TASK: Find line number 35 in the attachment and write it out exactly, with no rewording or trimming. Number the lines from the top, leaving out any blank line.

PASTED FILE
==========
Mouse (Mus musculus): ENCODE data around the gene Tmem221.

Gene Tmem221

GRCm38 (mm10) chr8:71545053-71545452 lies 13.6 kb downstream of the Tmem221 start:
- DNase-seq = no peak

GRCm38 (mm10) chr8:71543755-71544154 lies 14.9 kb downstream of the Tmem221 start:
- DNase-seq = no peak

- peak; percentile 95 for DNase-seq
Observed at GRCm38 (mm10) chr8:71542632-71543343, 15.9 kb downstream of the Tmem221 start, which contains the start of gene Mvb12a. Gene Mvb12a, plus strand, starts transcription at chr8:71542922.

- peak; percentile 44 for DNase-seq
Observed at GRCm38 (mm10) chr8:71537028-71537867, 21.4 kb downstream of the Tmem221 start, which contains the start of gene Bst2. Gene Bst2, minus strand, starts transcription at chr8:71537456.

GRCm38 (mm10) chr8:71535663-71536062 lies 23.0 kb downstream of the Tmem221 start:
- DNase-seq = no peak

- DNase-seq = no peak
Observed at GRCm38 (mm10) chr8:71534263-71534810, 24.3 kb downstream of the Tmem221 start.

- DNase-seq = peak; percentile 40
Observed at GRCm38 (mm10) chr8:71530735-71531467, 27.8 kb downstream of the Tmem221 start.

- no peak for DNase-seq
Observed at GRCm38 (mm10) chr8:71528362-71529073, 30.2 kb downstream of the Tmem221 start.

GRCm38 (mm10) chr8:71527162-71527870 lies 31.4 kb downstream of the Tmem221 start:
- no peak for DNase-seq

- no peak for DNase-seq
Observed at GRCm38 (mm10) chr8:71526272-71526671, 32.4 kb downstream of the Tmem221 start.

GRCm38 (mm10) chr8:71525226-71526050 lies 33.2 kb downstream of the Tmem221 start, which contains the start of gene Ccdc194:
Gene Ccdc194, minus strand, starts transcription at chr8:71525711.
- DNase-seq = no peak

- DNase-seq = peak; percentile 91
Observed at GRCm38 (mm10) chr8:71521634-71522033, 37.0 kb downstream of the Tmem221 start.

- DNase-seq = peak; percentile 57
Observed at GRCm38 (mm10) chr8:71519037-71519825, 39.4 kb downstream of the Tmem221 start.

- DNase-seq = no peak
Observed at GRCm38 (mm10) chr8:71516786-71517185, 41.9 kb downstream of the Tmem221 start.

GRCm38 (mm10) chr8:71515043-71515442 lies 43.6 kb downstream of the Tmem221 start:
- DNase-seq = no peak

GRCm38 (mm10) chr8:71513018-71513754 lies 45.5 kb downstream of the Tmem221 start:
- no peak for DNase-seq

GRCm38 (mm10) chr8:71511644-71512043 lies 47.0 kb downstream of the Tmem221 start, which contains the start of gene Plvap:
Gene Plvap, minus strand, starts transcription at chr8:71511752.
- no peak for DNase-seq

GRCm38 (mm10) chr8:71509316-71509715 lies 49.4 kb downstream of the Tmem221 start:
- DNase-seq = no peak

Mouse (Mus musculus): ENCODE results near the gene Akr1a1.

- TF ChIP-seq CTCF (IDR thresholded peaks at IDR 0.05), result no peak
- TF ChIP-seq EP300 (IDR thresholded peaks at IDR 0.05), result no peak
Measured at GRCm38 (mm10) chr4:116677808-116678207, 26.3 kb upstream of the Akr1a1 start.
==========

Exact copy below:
- no peak for DNase-seq